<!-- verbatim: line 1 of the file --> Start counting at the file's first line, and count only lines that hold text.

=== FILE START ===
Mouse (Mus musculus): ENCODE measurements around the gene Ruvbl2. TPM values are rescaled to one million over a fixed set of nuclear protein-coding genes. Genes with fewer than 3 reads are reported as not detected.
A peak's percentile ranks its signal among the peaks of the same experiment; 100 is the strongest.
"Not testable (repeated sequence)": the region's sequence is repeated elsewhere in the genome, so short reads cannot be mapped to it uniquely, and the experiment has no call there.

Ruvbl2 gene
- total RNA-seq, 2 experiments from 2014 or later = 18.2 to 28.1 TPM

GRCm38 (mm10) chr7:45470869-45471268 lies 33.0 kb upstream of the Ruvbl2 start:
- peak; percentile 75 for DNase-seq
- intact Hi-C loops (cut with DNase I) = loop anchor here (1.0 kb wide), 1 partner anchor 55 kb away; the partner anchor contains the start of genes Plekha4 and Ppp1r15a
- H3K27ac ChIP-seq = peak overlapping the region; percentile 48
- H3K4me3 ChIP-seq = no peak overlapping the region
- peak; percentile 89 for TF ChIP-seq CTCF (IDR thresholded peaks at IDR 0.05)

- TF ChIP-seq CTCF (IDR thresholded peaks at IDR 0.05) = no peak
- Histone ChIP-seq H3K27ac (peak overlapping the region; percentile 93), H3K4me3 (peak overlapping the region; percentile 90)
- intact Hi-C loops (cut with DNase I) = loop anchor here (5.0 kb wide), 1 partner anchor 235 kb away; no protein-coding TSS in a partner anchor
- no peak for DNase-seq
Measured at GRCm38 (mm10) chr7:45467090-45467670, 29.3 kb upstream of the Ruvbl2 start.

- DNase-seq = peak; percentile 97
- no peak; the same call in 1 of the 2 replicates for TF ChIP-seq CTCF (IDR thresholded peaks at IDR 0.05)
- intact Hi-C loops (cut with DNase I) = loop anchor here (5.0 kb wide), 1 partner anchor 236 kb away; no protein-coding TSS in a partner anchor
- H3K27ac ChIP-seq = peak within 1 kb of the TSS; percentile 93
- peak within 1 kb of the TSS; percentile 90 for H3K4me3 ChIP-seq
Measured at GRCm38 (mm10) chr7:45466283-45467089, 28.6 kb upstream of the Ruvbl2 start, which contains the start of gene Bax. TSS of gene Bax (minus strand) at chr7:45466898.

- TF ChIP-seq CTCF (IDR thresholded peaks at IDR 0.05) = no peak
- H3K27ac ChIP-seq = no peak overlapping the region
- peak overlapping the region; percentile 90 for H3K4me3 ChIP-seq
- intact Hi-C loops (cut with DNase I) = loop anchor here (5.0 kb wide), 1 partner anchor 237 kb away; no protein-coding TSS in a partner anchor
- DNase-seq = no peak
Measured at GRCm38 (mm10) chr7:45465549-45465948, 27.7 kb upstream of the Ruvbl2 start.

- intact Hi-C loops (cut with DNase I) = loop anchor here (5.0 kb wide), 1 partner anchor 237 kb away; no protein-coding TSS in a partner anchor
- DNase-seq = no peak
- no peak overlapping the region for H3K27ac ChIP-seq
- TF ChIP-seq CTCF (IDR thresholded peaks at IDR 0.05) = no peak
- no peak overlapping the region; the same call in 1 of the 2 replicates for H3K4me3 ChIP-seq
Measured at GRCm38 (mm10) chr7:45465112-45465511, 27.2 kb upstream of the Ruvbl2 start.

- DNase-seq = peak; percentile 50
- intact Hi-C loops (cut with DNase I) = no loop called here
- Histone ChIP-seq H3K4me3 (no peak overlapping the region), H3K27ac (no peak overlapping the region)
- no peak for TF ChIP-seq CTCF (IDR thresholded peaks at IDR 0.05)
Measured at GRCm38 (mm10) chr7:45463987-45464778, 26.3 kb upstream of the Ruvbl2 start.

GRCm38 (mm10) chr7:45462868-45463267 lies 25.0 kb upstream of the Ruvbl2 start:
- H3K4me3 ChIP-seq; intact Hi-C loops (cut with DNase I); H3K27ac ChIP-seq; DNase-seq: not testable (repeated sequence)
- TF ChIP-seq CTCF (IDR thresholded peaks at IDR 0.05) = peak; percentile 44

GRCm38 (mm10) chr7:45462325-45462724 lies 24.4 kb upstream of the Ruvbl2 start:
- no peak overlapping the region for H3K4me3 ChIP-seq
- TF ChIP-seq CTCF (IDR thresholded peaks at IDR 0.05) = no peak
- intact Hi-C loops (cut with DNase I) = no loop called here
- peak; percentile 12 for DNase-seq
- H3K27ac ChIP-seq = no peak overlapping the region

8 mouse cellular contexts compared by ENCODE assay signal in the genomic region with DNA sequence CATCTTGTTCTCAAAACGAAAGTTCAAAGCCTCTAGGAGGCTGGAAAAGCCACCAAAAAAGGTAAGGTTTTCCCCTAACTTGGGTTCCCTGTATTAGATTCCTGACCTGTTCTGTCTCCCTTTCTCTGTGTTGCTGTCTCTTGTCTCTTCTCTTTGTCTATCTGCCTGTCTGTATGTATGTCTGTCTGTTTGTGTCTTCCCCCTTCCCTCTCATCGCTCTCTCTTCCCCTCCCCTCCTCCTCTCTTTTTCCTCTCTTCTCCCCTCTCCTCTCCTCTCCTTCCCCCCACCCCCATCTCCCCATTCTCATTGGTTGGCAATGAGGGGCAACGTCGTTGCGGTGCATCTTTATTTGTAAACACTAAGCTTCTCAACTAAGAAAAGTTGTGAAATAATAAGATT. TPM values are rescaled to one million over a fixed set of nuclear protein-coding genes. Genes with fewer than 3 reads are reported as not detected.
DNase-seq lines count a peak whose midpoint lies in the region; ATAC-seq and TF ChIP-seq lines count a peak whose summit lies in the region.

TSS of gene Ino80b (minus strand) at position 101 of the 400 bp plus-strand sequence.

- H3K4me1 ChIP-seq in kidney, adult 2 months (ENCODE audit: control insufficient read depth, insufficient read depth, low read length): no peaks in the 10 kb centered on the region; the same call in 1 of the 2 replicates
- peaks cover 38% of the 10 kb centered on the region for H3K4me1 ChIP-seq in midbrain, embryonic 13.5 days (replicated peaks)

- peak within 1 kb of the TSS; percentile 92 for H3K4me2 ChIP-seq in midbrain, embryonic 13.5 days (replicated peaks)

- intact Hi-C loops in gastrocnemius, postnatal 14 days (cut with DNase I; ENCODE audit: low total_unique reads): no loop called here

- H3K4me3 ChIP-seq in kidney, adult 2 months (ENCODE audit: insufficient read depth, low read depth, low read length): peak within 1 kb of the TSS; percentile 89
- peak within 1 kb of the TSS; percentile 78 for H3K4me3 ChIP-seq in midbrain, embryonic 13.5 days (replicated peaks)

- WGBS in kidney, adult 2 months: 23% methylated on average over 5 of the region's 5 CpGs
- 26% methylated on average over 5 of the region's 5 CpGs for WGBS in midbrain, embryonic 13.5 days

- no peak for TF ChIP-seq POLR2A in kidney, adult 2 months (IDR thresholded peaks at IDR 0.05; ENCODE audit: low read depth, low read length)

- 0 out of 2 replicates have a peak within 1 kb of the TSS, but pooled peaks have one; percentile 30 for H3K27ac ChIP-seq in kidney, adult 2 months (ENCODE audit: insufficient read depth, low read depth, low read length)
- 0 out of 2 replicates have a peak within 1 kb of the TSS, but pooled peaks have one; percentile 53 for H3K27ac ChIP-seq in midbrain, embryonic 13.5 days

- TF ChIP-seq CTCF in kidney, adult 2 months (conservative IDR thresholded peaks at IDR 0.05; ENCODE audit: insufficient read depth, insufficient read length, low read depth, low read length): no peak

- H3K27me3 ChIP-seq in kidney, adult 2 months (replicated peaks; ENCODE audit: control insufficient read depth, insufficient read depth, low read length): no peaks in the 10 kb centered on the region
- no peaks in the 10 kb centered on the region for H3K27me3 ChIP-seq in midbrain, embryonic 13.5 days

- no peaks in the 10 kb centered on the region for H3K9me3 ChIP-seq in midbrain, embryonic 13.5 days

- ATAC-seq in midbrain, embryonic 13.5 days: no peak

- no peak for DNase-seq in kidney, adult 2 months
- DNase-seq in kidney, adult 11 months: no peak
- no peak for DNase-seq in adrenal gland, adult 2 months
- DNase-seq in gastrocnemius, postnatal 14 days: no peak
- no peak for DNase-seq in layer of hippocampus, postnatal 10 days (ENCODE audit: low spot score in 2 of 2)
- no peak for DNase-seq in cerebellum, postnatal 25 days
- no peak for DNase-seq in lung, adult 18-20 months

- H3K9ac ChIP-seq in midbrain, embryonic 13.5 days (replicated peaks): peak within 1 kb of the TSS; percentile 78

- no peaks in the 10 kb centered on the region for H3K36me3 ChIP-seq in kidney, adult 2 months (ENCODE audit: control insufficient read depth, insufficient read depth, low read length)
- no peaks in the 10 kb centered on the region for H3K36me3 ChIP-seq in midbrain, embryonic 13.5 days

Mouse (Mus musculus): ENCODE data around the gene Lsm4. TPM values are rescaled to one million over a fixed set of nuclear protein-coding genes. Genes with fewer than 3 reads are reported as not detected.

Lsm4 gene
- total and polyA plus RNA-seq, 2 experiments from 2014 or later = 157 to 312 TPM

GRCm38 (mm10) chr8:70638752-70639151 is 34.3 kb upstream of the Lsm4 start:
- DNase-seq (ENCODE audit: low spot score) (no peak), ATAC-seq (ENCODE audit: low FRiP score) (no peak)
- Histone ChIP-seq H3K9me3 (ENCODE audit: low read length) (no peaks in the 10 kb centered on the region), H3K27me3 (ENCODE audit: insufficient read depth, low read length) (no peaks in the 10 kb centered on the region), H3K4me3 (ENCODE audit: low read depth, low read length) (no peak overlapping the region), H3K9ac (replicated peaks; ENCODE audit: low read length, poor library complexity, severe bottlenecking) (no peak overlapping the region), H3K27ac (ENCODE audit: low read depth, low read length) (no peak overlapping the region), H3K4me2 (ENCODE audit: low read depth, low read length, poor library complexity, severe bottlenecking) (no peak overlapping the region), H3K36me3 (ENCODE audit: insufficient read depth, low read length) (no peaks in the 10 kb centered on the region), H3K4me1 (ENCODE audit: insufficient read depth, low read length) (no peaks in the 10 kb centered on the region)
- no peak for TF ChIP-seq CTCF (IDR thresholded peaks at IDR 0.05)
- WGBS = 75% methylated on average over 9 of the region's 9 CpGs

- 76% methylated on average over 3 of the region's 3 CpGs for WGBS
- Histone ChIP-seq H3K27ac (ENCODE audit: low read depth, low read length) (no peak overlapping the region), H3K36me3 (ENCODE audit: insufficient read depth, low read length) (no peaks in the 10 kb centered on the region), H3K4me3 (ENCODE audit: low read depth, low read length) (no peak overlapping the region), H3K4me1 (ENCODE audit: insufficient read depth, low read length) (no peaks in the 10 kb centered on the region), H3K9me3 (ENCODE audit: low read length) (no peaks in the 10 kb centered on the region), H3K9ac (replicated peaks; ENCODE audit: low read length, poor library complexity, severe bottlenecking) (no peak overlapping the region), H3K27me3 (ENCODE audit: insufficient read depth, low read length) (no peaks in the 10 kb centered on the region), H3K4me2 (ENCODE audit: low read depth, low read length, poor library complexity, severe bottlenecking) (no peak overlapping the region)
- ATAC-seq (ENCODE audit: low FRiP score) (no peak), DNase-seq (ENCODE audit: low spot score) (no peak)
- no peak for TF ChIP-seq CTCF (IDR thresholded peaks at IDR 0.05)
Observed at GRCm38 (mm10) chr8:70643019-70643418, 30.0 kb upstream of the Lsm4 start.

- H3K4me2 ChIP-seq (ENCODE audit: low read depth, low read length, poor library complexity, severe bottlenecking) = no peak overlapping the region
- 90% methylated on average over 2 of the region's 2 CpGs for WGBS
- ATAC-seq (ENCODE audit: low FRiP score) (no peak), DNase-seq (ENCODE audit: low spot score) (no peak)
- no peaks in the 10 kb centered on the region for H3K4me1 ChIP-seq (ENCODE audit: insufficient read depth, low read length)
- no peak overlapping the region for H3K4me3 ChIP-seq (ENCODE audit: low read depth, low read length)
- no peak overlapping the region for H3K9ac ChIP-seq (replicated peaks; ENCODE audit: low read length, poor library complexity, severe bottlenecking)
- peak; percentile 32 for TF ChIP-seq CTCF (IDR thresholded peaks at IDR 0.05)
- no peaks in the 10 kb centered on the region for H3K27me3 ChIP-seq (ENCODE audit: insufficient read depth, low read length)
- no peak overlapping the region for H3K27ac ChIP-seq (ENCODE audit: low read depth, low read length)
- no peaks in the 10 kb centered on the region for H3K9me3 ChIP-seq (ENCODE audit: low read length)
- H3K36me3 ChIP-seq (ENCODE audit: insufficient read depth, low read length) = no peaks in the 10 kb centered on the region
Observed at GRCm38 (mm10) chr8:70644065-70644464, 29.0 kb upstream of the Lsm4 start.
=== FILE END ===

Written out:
Mouse (Mus musculus): ENCODE measurements around the gene Ruvbl2. TPM values are rescaled to one million over a fixed set of nuclear protein-coding genes. Genes with fewer than 3 reads are reported as not detected.